4. It should have a clear future. It's probably smart to steer clear of hi-tech areas that can change dramatically. (Note the comments about Facebook and Twitter in #1 above.) You are better off mastering more long-lived psychological or sociological phenomena.

How Your Company Can Go From Good to Great

Posted: Sep 28, 2010 12:00am ET


Jim Collins said that great companies "don't start with where, but who. They get the right people on the bus, the wrong people off the bus, BEFORE they decide where the bus is headed."

Getting the right people in the right seats is accomplished via firing and hiring OR by helping those that need skills enhancement the opportunity to gain that knowledge.

Demonstrating that you encourage knowledge building, that you will help those who have the ability to learn more and contribute more is in itself incredibly motivating.  Employees want to work for a company that a.) has a vision, and b.) wants its employees to succeed.

Having a vision gives your team a purpose, other than making money, to come to work every day.  Allowing the team to gain the skills to push the envelope on that vision is that much more purposeful. So go for both—give your team a reason to do better and the tools to succeed.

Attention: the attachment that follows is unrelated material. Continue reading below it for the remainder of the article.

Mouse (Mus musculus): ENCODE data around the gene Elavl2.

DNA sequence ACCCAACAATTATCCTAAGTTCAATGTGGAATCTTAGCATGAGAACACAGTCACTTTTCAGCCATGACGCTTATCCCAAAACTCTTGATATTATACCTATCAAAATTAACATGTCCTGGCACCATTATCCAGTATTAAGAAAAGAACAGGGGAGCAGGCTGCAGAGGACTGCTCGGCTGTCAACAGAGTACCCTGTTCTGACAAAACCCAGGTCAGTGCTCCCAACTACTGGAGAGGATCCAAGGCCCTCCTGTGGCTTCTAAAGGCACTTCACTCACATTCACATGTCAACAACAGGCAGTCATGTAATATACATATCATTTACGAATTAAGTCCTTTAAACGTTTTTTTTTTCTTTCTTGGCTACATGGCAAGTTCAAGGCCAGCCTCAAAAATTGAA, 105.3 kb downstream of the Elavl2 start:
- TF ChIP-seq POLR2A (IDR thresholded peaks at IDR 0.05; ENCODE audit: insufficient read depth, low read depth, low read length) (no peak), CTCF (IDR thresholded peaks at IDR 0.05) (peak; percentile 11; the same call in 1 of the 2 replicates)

Need help determining your next learning step - ANA School of Marketing offers ANA members a number of training methods to fit whatever time or budget constraints you have - click here to discover how.

Learning Cultures Provide Competitive Advantages

Posted: Sep 27, 2010 12:00am ET


Organizations with learning cultures empower employees to make decisions and encourage them to seek new ideas and innovative paths to better business solutions.  Interestingly, studies have shown that 80 percent of what is learned is gained outside the organization, and from each other.

Today's business environment favors the companies that can tap into the enthusiasm, agility and problem solving skills of their staff. Companies with a culture that values and fosters learning succeed not just at today's goals, but also at meeting the unseen, unplanned for opportunities of the future. Is your organization agile enough to take advantage of these fleeting moments?